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A Magazine for Sheffield

LUMP Animal

LUMP slink through the darker regions of the mind on Animal, their sophomore album.

Released: 30 July 2021

“It took one God seven days to go insane”, sings Laura Marling on ‘Bloom At Night’, Animal’s brutal opening track. LUMP’s second album grips onto primordial fears, with Marling’s earnest lyrical work piercing through Mike Lindsay’s electronic veils. It’s a smouldering journey through the mind’s darker jennels.

The tracks on Animal are like the bevels of a finely carved piece. ‘Paradise’ ransacks the BBC’s arsenal of synths and wave generators from the eighties, laying an atmosphere while Marling’s vocals float through an abandoned corridor. Deep angles can be found on ‘Red Snakes’ and ‘Bloom At Night’, both deftly moving between pastoral lamentations and folktronica meditations. The seething atmosphere of ‘Animal’ is juxtaposed with ‘Climb Every Wall’. The contrast in moods intertwines in a way that captures perfectly how anger can lead to a moment of deep reflection.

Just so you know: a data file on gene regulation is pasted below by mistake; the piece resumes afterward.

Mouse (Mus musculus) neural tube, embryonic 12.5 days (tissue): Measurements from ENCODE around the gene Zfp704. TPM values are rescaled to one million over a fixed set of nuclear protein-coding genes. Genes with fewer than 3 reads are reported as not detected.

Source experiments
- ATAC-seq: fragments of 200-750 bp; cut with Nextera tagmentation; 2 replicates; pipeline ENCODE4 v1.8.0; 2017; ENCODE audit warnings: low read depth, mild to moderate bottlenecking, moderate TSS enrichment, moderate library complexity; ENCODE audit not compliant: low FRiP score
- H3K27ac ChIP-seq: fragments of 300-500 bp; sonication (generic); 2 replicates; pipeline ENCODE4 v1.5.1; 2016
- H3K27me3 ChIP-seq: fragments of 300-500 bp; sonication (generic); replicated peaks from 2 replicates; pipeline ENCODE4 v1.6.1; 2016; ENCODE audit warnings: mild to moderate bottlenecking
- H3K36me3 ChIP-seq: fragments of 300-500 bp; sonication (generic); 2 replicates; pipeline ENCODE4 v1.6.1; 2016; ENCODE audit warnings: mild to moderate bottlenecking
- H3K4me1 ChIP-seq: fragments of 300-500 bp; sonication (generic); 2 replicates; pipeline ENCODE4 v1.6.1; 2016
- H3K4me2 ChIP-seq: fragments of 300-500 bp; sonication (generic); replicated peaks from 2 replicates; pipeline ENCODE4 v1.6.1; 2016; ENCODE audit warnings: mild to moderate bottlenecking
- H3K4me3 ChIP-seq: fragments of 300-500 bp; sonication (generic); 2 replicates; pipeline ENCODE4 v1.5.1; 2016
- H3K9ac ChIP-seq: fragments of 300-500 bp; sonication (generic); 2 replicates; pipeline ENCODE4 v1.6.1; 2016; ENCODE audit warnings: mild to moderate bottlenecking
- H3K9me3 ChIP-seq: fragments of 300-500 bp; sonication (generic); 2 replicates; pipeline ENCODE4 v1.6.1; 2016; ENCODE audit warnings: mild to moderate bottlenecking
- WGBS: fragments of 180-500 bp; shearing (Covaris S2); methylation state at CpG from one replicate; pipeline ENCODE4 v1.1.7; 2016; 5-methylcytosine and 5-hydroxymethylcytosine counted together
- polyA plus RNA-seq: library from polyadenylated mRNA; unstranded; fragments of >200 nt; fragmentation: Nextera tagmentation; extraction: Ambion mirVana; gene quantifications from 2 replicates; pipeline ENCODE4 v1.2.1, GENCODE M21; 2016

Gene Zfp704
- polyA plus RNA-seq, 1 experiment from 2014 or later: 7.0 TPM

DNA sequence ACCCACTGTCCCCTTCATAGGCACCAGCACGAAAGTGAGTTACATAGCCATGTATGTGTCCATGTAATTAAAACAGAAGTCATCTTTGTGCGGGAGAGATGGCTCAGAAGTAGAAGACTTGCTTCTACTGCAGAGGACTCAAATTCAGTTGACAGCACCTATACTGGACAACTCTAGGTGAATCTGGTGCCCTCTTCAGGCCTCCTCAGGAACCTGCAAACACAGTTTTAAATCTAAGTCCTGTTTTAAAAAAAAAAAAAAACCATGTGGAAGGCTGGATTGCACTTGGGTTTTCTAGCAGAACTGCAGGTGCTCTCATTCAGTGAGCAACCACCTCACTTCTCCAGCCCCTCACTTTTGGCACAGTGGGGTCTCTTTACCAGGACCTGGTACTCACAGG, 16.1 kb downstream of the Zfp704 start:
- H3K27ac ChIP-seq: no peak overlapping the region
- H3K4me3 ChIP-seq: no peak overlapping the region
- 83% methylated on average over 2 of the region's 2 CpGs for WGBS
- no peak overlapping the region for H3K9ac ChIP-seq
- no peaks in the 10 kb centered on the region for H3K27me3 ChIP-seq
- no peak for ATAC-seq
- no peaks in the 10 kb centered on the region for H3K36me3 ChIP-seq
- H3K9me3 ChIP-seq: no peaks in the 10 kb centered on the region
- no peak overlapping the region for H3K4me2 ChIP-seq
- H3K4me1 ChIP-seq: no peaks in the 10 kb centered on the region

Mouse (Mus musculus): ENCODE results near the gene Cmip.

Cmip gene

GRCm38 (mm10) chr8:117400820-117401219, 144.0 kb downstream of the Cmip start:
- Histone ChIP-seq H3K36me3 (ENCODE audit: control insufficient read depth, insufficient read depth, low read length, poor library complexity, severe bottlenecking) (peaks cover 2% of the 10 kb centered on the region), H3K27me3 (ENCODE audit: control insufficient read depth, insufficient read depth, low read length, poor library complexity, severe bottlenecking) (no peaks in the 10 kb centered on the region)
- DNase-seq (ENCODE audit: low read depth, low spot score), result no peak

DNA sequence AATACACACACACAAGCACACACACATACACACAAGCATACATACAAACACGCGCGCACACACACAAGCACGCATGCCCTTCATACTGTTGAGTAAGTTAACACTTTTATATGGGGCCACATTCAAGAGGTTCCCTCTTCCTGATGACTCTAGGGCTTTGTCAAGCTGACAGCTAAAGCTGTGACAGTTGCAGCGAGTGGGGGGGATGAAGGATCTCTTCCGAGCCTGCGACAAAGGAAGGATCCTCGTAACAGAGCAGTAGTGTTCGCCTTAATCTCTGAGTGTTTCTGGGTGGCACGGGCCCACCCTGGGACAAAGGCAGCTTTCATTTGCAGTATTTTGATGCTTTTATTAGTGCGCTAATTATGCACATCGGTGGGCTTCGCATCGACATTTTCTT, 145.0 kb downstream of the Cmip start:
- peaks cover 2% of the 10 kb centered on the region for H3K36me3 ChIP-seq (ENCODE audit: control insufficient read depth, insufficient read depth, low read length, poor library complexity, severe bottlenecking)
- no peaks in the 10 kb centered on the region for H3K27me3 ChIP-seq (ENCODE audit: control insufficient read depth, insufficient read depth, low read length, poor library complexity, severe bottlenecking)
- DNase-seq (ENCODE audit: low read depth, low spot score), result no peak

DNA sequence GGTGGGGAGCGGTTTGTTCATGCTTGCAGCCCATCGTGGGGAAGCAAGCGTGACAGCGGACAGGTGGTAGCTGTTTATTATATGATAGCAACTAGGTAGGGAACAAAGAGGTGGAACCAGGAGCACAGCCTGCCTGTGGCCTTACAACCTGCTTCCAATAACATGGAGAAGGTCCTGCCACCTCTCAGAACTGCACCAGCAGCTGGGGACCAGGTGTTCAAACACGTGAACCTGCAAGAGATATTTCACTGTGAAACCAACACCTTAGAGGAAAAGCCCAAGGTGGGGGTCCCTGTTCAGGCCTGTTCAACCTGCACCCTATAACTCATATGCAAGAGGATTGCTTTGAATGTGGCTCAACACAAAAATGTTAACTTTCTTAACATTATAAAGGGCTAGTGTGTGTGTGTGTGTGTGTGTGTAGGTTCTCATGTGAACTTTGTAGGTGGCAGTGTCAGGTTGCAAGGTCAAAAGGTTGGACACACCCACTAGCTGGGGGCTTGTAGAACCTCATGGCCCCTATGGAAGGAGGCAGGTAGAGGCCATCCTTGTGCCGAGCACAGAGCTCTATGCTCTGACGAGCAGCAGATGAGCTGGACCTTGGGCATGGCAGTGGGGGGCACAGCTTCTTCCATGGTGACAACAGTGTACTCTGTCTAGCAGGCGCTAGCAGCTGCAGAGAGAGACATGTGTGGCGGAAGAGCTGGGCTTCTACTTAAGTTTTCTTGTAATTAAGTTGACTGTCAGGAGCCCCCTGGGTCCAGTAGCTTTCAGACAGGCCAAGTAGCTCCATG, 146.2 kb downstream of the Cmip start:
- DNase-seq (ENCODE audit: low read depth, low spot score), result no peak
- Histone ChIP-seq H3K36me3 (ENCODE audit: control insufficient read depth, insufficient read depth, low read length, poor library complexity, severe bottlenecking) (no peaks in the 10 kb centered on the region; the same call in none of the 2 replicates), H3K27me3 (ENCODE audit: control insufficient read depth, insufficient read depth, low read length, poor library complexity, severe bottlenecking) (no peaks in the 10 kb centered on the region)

As this album spins back from its conclusion to track number one, I keep thinking of a word. After a year of madness, this word – “languishing” – is bandied about describing that foggy state of mind most of us feel. No motivation, no hopes, no concentration, no dreams. As Animal’s final credits are spoken as an outro in ‘Phantom Limb’, I wonder if we can find a way to clear out this rut; a eureka moment found through electronic-heavy pastoral hymns that will lead us through the fog into John Constable’s picturesque fields.

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